Dancer Has Magic and Imagination in Her Soul
BY: ANNE MARIE WELSH
Oct 31, SAN DIEGO, CA (UNION TRIBUNE) In "Domains of Wonder," the magnificent exhibit of Indian painting from the San Diego Museum of Art's collection, an early 18th-century work titled "The Eternal Dance: Rasamandala" telegraphs a miraculous and funny story.
Two crimson wheels seem to be rolling side by side. In the hub of the first, Lord Krishna, the alluring blue god, dances with a single maiden. Surrounding the dancing figures are more than a dozen individual women, each strikingly costumed. They hold hands and form a moving ring around the divine pair.
In the next image, Krishna and his partner are again circled, but now by many incarnations of the god, each dancing with one of the women. In answer to female desire, Krishna has multiplied himself to satisfy each woman's longing for love and beauty. Above them in an indigo sky, higher gods embrace and amid the stars, heavenly creatures also dance to the beat of two virile drummers.
Soloist Malavika Sarukkai closed her program of Bharata Natyam classical dance at the Museum's Copley Auditorium Saturday with just such a playful, joyous image of cosmic harmony, of earthly longing fulfilled. Wearing gold-flecked persimmon silks, she became the cowherd god Krishna, with his iconic flute, his glittering lotus eye. Yet in a flash she was also one, two, dozens of gopi, the maidens he leads in a circling dance.
Twirling on the axis of her own spine, leading the maidens in a snaking line, skimming about in concentric circles, and turning to urge eager (invisible) devotees forward, Sarukkai seemed the embodiment of ecstasy. Merely by shifting the angle of her torso, she metamorphosed from god to woman, wishing to be transformed. With such graceful shape-shifting, the propulsive rhythms and skittering steps of her feet, the clapping and miming of her hands, Sarukkai evoked a vivid world at play, yet deeply at peace.
The gods seemed to be smiling as beatifically as the audience when she struck the final pose of her four-part program titled "Painting in Space."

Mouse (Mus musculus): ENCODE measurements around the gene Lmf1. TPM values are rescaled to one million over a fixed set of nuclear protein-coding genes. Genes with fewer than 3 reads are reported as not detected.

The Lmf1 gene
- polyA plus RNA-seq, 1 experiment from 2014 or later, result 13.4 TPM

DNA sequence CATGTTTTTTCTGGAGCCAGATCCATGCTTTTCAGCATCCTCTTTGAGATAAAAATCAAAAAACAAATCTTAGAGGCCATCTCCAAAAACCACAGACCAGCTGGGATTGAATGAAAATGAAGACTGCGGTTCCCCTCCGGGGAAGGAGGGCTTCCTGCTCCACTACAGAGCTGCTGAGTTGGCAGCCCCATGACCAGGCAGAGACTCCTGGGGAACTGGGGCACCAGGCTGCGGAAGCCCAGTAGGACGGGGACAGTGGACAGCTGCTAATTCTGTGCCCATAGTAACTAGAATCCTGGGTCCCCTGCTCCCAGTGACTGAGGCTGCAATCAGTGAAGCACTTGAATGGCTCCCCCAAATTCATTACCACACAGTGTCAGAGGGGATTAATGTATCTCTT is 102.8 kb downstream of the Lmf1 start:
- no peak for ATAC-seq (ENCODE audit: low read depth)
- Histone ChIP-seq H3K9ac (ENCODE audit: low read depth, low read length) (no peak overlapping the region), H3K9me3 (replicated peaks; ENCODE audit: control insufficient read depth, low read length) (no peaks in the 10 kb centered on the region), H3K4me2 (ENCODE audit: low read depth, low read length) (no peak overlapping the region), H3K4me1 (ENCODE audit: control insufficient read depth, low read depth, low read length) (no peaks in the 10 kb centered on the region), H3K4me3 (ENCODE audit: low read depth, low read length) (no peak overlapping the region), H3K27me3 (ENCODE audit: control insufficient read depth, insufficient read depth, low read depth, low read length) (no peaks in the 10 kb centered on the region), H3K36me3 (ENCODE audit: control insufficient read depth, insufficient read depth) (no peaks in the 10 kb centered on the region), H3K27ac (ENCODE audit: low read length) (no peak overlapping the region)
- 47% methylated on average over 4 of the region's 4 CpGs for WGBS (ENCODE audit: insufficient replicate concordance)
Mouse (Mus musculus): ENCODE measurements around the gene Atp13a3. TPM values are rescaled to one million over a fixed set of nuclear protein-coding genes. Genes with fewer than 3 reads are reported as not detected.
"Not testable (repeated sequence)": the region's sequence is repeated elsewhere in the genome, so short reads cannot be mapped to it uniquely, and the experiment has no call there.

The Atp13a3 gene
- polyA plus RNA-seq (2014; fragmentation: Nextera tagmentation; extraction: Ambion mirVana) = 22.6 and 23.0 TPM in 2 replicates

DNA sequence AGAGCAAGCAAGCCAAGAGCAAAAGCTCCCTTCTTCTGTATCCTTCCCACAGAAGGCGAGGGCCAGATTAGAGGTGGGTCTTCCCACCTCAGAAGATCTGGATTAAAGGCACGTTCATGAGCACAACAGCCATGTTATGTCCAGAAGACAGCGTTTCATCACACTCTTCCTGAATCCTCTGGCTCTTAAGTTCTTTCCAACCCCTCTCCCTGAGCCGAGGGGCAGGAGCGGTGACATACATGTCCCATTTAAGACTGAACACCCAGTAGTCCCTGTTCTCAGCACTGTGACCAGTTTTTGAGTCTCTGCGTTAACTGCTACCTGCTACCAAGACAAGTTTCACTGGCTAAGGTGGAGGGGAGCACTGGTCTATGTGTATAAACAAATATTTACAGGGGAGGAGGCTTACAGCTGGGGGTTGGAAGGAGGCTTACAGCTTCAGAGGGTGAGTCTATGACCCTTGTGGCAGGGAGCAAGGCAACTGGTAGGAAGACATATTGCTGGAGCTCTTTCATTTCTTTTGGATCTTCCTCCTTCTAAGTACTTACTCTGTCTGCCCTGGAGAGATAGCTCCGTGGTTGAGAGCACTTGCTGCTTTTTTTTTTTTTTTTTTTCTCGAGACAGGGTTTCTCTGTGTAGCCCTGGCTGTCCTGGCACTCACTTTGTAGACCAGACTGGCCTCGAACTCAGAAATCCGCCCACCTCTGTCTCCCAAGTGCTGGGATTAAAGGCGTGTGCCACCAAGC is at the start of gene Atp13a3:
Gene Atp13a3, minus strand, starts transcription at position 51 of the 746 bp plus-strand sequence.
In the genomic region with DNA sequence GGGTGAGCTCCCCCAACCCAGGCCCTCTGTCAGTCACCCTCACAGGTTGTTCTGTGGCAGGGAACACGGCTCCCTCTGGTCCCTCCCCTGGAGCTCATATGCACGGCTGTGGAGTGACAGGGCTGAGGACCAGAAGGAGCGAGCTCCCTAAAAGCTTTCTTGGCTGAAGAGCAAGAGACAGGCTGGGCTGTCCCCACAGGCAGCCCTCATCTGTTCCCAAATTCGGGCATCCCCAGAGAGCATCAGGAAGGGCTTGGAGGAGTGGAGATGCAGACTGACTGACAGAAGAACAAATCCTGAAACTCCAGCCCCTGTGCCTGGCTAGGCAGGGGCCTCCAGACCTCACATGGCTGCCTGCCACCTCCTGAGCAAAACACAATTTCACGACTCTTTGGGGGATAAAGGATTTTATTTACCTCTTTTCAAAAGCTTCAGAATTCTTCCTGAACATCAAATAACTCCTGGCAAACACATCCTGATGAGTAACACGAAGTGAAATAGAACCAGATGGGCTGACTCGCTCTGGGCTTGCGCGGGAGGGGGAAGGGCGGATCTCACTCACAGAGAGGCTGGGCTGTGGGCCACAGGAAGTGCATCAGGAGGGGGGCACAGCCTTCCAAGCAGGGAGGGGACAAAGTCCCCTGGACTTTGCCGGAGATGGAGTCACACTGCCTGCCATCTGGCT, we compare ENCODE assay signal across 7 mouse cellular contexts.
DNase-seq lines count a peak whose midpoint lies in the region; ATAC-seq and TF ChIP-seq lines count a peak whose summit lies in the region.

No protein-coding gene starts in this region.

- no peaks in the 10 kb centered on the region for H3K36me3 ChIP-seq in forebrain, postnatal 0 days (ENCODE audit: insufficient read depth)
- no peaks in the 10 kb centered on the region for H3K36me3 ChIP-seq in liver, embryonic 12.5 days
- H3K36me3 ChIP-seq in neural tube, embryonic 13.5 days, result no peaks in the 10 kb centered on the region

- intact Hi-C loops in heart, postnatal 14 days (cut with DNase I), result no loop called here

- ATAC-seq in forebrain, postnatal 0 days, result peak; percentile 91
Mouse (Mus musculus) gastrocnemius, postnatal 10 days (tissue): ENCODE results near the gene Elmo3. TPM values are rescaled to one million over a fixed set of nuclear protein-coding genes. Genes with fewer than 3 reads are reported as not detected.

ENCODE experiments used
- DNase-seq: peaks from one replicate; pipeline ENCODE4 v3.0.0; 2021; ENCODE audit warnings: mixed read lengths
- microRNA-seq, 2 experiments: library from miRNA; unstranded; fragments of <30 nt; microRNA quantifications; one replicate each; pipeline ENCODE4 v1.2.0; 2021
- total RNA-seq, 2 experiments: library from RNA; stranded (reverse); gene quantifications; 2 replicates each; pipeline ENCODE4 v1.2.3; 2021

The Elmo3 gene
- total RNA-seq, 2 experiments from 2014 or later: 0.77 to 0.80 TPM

Many Indian writers consider Sarukkai the greatest living exponent of Bharata Natyam, the best known in the West of eight Indian classic dance styles. Melding the sacred and the sensuous, convention and invention, Sarukkai brings liveliness and a sense of adventure to her dancing, as well as a striking interplay with her musicians. On Saturday, they were the agile vocalist Murali Parthasarathy, finger cymbalist (and sometime singer) A.S. Murali, percussionist P.K. Ranganathan and most visibly, since this was an all-Krishna program, the virtuoso flutist Vijay Venkatesh.
Sarukkai possesses exquisite natural beauty. She is slim and perfectly proportioned, with an oval face, wide-set eyes, a protean smile, and lovely clean lines, vibrant even in repose. For this program commissioned by the Museum's Committee for the Arts of the Indian Subcontinent, she created a new dance to celebrate the wonders of Krishna and performed three more, exploring other aspects of this avatar of the benign god, Vishnu. Like any shrewd Western choreographer, she alternated slower, lyrical narrative numbers with highly rhythmic and dramatic ones. Each "item" was introduced by a prologue. As in the "dumb show" before early English dramas, though with great subtlety, Sarrukkai mimed the characters and themes of each dance, while her artistic director and mother, Saroja Kamakshi, described them in words. And then each dance began.
The first brought on Krishna as enchanter, seductive in a playful, teasing and insistently rhythmic way. He kneels and admiring himself in a hand mirror, for instance, adjusts his eyebrows and adorns his body with crown and jewels before rising, turning, and leaving his imprint in the air. Now the chameleon Sarrukkai becomes several women stunned, hand-to-forehead, by his beauty.
In the second dance, Krishna was hero. He ambles onto a scene of utter desolation and silence, for a many-headed serpent has polluted a river of life from which all birds and animals drank, and died. Krishna confronts the demon, and suddenly, as if spring blossomed all at once, life returns. In Sarukkai's radiance, a landscape sparkles.
By contrast, in a moving miniature, she became a doleful Radha, Krishna's beloved. Alone on her bed, saddened by her separation from the god, Radha moves bereft through melancholy moods until she senses him returning – as rain that replenishes her and Earth.
The images Sarukkai conjures – the majestic elephant walk of Krishna, for instance, or Radha's bliss – are virtual ones, created in the imagination of the viewer, for her art is one of evocation, not representation. Like her godly subjects, she is powerful and subtle, and ever-changing. A stage artist of the first rank, her performance unveiled other "Domains of Wonder" at the Balboa Park museum.